Seven Things Every Writer Must Know to Thrive and Survive

Typewriter

Note: I recently did a breakout session at the 2014 Faith and Culture Writer’s Conference held at George Fox University. By request, I have provided here the essence of my notes from this session.

My journey as a writer has been a bit unusual. I actually started my book (Epic Grace: Chronicles of a Recovering Idiot, Tyndale) as a journal for my children and grandchildren. I had no aspirations of getting published.

Trust me when I say that no one was more surprised than I was when I won the 2012 Re:Write Conference writer’s contest, which included a $15,000 check, an amazing agent (Esther Fedorkevich of The Fedd Agency), and a book contract with Tyndale Momentum.

To say that my life has been radically changed over the past eighteen months would be a gross understatement. I still pinch myself on a regular basis just to make sure it hasn’t all been a dream. I am humbled, grateful, and continually blown away.

Let me briefly share with you a few lessons I’ve learned along the way:

1. Don’t write to be validated; write for the benefit of others and God’s Kingdom.

It’s not just about you (or me). More than once, I’ve been tempted to write out of some foolish need to be approved by others. I’ve lived too much of my life with a performance orientation. Here’s an important question we all need to wrestle with: Why are you doing what you are doing? Why do you write (if you’re a writer) or sing (if you’re a singer)? If it’s truly an act of selfless love for the benefit of others, I believe God will bless you beyond your wildest imagination.

2. Have a humble heart and a hefty hide.

I wrote this note in my personal journal early in the editing process of my book: What’s black and blue and red all over? A rookie author and his manuscript in the hands of a professional editor! It was a bit painful at first. When you’ve created something and you’ve poured your blood, sweat, and tears into a manuscript, it’s like having a baby, and nobody wants to be told their baby isn’t perfect. However, one day it hit me: My editor is making me a better me. I learned to humbly listen, and I’ve grown because of it.

Rhino

3. Stay the course and keep writing. You are not as bad, or as good, as you might think.

Dealing with the emotional aspects of writing is critical. I’ve finished a couple of marathons in my life, and I know from experience that you have to put in a lot of time and miles to prepare for 26.2 miles of running. Frankly, I’m a better writer today than I was a year ago, and I will continue to grow. I have no idea how Epic Grace will do in the market, but I’m excited about my next book (already in progress with the working title of Epic Life), and I believe it will be better.

4. If you don’t ask—the answer is always no.

No one likes to be rejected. Asking professional people and successful authors for an endorsement can be emotionally risky. You had better learn how to deal with rejection. But if you don’t ask for the support, you’ll probably never get it. No one called me and offered to write an endorsement; I called them. You’d be surprised to know who I asked. Admittedly, I got a little too bold and crazy. Yet Epic Grace ended up with twenty-four amazing endorsements. The list includes several bestselling and award-winning authors and a number of megachurch pastors.

Here’s what you need to know: I asked more than fifty people. Do the math; that means I had more than a 50 percent rejection rate. It’s okay. Deal with it, and just keep asking. It’s good for your character.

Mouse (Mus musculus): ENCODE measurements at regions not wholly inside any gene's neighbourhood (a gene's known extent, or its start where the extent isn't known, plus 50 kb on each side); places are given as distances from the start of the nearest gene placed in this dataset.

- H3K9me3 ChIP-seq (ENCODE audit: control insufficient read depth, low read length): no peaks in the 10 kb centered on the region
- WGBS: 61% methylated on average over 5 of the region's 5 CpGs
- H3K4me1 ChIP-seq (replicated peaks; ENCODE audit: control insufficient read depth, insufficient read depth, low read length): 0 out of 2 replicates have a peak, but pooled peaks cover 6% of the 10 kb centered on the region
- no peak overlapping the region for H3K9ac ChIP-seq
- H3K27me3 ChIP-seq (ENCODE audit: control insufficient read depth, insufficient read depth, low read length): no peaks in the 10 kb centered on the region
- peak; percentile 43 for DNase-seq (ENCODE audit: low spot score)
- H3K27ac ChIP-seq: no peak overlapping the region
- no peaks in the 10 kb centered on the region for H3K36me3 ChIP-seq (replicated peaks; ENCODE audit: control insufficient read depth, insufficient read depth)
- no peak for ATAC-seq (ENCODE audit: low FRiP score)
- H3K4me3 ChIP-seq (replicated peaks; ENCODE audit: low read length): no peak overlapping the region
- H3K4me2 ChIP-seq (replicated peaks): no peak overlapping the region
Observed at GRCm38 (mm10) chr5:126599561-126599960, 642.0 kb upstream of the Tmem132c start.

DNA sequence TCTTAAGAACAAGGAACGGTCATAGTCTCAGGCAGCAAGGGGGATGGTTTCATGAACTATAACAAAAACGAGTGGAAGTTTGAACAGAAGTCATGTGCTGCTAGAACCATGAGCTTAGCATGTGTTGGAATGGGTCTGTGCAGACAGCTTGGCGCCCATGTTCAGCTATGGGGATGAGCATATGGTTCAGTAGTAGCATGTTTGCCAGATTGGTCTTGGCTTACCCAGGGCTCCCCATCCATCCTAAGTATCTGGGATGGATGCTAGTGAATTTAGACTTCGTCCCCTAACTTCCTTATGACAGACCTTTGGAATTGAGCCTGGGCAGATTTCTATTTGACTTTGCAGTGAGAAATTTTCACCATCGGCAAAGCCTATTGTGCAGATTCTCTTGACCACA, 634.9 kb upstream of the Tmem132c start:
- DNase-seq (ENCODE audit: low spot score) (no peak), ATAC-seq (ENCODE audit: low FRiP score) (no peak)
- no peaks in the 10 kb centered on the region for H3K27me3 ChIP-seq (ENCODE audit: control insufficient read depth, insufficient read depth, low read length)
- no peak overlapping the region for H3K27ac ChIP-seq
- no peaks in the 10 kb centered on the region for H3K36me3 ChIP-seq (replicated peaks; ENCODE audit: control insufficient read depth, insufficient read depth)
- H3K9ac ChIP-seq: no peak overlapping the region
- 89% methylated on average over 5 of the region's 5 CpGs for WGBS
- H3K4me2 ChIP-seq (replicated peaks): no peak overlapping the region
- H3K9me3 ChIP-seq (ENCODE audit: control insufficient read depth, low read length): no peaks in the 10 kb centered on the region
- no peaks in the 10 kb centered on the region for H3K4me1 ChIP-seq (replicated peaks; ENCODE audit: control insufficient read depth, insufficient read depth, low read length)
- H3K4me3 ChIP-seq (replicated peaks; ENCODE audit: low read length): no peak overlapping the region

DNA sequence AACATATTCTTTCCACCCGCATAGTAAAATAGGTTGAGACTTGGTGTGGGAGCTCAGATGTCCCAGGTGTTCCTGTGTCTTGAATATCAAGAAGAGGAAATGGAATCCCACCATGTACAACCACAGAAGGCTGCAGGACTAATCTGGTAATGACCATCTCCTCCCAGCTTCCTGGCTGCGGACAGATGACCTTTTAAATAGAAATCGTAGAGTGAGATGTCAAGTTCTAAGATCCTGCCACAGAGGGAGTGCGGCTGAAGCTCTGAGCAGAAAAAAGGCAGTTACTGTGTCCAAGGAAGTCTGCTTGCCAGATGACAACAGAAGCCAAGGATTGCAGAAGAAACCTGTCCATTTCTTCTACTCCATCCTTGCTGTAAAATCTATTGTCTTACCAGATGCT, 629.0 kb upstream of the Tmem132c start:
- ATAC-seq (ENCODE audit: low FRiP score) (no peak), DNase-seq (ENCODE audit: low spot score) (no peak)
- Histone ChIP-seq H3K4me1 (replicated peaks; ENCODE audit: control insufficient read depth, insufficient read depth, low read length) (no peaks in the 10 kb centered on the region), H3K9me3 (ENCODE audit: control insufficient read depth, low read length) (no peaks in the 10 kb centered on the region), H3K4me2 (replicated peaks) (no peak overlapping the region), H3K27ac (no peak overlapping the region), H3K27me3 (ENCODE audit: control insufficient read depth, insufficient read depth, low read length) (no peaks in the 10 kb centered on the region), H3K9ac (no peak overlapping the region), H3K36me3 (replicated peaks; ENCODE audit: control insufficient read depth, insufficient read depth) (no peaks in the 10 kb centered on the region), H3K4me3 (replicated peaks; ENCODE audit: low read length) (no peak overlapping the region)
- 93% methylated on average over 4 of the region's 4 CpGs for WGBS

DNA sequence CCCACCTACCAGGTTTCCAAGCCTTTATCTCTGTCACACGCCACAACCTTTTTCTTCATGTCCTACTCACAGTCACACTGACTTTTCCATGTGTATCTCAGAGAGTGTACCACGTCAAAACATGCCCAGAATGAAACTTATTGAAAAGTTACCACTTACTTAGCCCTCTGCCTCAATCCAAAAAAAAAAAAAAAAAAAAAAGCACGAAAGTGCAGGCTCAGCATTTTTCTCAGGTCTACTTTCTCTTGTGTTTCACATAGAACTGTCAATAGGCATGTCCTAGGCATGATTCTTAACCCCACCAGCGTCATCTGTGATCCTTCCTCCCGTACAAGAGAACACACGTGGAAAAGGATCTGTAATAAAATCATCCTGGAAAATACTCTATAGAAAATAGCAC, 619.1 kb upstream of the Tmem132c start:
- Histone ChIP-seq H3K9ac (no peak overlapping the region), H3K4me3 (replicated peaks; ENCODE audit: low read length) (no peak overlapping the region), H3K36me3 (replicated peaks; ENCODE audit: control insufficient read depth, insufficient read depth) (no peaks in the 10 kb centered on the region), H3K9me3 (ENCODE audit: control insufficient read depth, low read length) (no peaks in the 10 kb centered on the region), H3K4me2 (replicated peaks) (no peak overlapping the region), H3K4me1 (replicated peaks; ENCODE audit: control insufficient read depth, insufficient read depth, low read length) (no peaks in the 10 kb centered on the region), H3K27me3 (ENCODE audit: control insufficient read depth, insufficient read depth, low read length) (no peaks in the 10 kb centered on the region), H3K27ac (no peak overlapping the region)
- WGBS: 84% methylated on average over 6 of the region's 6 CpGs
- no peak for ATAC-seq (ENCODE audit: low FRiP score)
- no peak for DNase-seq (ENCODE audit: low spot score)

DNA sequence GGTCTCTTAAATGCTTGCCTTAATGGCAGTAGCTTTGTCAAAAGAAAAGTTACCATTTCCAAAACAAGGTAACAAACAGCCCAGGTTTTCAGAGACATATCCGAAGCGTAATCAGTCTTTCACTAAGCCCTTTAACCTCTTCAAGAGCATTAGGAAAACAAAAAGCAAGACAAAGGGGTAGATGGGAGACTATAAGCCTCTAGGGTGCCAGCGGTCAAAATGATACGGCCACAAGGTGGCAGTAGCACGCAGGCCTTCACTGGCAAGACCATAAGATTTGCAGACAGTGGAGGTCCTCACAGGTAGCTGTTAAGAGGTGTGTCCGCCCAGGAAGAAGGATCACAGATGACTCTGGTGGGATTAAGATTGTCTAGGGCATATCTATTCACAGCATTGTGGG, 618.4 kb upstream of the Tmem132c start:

5. If you don’t manage your time well, you won’t manage to survive.

We’re all busy. I pastor a large church. I have a large family. I already have a very full and fulfilling life. At first, I had no idea how I was going to meet all the demands and keep all the plates spinning. It was a serious concern. It’s like the line in John Lennon’s song “Beautiful Boy”: “Life is what happens to you while you’re busy making other plans.” I did not want that to be true of me. My goal has always been to live with intentionality and purpose. So I prayed hard, “God, give me the wisdom to know what to do, what not to do, and when to do it.” He answered my prayer. (I also learned how to live with less sleep!)

6. There’s a right and wrong way to use social media to promote your book.

People hate advertising, unless there’s something in it for them. As cool as your book might be, most people won’t be interested in getting bombarded by your pleas of desperation: “Please buy my book.” That being said, if you can show them why they should read your book and what they will gain from it, they’ll be lining up to make the purchase.

It’s also extremely important to engage people in conversation. Ask them questions in every post and be sure to respond with your thoughts or insights.

7. How we define success has everything to do with how successful we’ll be.

Our culture tends to define success in some very obvious ways. You are a success if your book becomes a bestseller or wins an award.

In God’s economy, however, success is defined differently:
a. Success is obedience.
b. Success is faithfulness (using your gift with diligence).
c. Success is defined as one changed life at a time.

Whether you have an agent or book deal or not . . . let me suggest that you define success as making a difference in the lives of others through faithful obedience to your calling to write.

success

Author and friend Mary DeMuth told me, “If you are going to persevere and be in this for the long haul, you have to know you are called to write. Keep writing and God will honor your faithfulness.” I treasure those words.

I’m still growing, still learning, and still amazed at the goodness of God. And I wouldn’t trade this past year for anything. It truly has been epic!

May Jesus lead and bless you in your journey.

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